Black NWSL players unify to condemn Utah owner

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A coalition of Black players from the National Women’s Soccer League pledged to continue fighting for progress and expressed their unified support for the ongoing investigation of Utah owner Dell Loy Hansen over allegations he used racist language.

Numerous NWSL players tweeted the same two-panel statement Saturday night, including teammates Crystal Dunn, Jessica McDonald and Lynn Williams of the North Carolina Courage, Jamia Fields of the Houston Dash, Sarah Gorden of the Chicago Red Stars, Midge Purce of Sky Blue FC and Taylor Smith and Jasmyne Spencer of OL Reign.

The statement was signed as coming from “Black players of the NWSL.”

The owner of the NWSL’s Utah Royals FC, MLS’ Real Salt Lake and the USL’s Real Monarchs, Hansen took a leave of absence on Friday while MLS and NWSL conduct investigations.

In a pair of local radio interviews this week, Hansen expressed frustration with MLS players choosing not to play Wednesday in solidarity with players across multiple leagues in response to the shooting by police of Jacob Blake, a Black man. Later on Wednesday, a report in The Athletic detailed multiple allegations of racist remarks by Hansen, prompting the MLS and NWSL investigations.

“We are no longer surprised by ignorant comments made in response to courageous demonstrations by athletes committed to fighting for social justice,” the statement from the Black players read, in part.

“However, we find it especially concerning when those in leadership roles lack the ability to empathize, understand, or respect our fight against racism and the brutal killings of Black people in America.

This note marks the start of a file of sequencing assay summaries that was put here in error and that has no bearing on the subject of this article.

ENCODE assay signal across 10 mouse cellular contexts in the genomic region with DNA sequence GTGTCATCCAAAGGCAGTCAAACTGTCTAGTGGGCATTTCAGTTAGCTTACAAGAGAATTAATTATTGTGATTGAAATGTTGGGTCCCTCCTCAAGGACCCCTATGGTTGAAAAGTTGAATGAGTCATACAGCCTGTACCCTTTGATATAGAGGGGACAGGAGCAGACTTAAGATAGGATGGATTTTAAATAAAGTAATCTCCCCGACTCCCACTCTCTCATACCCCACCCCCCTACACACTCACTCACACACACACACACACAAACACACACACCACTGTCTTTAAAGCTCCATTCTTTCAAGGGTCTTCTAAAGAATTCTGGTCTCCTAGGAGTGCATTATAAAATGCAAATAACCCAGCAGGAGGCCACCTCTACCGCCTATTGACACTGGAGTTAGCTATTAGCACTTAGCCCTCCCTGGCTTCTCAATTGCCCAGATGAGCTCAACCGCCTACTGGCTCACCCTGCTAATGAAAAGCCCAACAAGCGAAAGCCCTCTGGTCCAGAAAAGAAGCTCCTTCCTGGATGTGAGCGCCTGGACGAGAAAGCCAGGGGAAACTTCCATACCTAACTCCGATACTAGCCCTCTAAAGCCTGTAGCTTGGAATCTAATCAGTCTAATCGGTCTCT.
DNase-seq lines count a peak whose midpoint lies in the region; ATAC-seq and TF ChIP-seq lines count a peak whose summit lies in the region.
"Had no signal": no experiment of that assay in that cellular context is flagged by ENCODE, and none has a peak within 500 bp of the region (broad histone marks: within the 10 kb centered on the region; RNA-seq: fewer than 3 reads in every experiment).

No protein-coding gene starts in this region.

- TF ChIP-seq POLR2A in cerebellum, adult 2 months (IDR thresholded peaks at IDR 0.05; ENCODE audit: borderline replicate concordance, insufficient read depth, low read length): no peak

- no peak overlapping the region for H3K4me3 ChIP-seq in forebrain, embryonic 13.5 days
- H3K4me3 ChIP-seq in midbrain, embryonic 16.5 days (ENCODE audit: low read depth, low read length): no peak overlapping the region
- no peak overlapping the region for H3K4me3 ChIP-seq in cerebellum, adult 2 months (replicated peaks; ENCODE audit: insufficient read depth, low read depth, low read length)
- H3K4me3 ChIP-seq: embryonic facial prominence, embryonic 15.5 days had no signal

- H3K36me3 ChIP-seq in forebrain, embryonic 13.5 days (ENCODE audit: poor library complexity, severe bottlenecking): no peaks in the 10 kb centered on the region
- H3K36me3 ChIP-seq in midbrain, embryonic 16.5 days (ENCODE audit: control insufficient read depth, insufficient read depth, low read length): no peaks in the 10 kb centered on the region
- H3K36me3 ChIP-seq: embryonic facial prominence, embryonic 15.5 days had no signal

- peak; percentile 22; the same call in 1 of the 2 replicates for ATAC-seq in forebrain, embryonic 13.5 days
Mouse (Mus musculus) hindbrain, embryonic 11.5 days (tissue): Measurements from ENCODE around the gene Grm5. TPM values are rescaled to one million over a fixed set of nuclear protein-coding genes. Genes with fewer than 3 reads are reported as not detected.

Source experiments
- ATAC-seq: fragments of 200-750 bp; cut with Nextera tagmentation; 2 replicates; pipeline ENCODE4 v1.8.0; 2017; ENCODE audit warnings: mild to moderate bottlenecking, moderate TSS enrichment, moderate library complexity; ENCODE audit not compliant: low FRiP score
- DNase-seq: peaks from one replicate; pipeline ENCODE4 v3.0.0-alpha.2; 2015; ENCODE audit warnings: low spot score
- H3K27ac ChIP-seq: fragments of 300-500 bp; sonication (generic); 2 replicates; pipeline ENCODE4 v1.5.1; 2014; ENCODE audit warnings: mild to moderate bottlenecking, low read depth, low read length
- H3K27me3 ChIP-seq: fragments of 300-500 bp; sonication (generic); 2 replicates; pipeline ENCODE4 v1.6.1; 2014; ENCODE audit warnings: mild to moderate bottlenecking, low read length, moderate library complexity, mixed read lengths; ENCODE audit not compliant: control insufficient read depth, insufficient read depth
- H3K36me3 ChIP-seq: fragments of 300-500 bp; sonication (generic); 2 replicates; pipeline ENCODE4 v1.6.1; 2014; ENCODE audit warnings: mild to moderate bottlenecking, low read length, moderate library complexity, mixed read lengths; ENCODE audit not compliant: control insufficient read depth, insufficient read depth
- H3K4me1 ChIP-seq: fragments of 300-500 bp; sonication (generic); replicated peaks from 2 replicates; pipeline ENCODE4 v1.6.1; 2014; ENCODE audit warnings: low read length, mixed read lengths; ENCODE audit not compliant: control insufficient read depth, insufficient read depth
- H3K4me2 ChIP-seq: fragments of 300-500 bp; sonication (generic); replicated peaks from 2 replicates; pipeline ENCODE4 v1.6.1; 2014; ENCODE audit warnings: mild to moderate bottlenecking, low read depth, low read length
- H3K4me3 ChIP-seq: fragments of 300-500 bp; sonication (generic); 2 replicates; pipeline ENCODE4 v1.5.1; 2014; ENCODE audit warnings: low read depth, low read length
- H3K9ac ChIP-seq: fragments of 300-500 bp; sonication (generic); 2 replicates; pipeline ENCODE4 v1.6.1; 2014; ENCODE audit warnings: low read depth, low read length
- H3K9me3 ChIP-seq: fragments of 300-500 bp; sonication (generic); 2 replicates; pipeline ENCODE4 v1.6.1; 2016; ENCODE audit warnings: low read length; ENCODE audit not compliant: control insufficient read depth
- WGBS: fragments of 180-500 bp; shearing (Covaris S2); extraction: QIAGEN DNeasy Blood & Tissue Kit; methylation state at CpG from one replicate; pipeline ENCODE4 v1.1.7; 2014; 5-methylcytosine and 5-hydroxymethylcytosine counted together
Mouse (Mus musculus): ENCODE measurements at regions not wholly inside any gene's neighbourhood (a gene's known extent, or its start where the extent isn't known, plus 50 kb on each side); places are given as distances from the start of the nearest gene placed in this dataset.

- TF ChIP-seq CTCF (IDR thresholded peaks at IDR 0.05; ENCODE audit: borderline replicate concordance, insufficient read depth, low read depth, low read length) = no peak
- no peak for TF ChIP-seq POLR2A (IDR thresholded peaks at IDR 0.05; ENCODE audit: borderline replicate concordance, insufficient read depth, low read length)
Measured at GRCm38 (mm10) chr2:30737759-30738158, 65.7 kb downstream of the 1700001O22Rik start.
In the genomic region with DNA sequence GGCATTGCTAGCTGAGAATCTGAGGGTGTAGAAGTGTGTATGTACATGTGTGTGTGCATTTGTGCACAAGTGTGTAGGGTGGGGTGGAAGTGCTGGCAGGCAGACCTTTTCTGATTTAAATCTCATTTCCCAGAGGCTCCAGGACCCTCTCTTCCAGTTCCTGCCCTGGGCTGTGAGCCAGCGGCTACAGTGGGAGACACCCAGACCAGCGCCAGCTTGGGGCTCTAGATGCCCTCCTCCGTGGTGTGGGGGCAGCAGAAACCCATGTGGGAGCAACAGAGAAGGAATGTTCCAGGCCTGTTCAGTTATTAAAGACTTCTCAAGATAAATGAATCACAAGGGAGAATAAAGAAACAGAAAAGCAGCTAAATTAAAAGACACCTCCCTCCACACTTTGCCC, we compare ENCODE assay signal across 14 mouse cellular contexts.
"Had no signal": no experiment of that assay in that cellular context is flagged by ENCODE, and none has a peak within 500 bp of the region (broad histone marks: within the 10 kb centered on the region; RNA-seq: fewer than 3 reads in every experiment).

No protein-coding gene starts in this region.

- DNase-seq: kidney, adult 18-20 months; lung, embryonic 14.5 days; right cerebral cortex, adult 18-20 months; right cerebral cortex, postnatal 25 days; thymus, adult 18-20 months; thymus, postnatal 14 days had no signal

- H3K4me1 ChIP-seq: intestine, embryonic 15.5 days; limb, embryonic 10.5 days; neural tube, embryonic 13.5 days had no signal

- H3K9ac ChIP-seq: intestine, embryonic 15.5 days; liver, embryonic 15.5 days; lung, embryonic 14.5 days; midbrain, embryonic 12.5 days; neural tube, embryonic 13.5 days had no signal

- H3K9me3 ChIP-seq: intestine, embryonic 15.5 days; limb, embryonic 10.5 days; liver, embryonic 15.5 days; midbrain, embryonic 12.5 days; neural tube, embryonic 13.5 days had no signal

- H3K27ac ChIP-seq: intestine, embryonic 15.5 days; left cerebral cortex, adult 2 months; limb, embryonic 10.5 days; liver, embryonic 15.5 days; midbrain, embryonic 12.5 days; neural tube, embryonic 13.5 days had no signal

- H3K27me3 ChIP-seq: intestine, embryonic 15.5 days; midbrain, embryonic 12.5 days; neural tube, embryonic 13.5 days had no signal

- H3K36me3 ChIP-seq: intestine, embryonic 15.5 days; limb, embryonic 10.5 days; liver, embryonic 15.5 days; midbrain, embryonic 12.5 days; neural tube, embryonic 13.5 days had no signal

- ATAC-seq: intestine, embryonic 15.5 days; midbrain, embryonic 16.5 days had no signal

“Dell Loy Hansen’s comments are disgraceful, and we stand with the Utah Royals, Real Salt Lake and Real Monarchs players as they move to suspend and investigate Hansen.”

The statement also expressed support for Royals rookie Tziarra King, who was critical of Hansen in a much-shared Twitter thread on Wednesday.

“Messages about inclusion and diversity are in complete contradiction with an owner who refuses to understand the relevance of a player strike for racial equality,” King said in her tweets.

“I’m disappointed, but not surprised, by the lack of understanding in this situation.”

As part of the first professional team sports league to return in the United States after the coronavirus pandemic shut down competitions in March, NWSL players were also the first to play since the death of George Floyd in police custody on May 25. The visible support of the Black Lives Matter movement and the choice of most players to kneel during the national anthem put the league in the middle of the ongoing national conversation about racial injustice.

Chicago’s Gorden told CBS during the Challenge Cup that she hoped to help form a Black players’ coalition in the NWSL, a hope that manifested itself with a loud voice Saturday.

“It is draining,” Gorden told CBS last month. “And I think that that’s the biggest difference between being a white athlete and a Black athlete, is that you can’t turn it off. Being a Black athlete, having a Black child, having Black family and friends — you can’t turn that off.”

Saturday’s statement gave no indication as to whether or not players intend to play at the current time. NWSL teams are set to begin an abbreviated fall season on Sept. 5.

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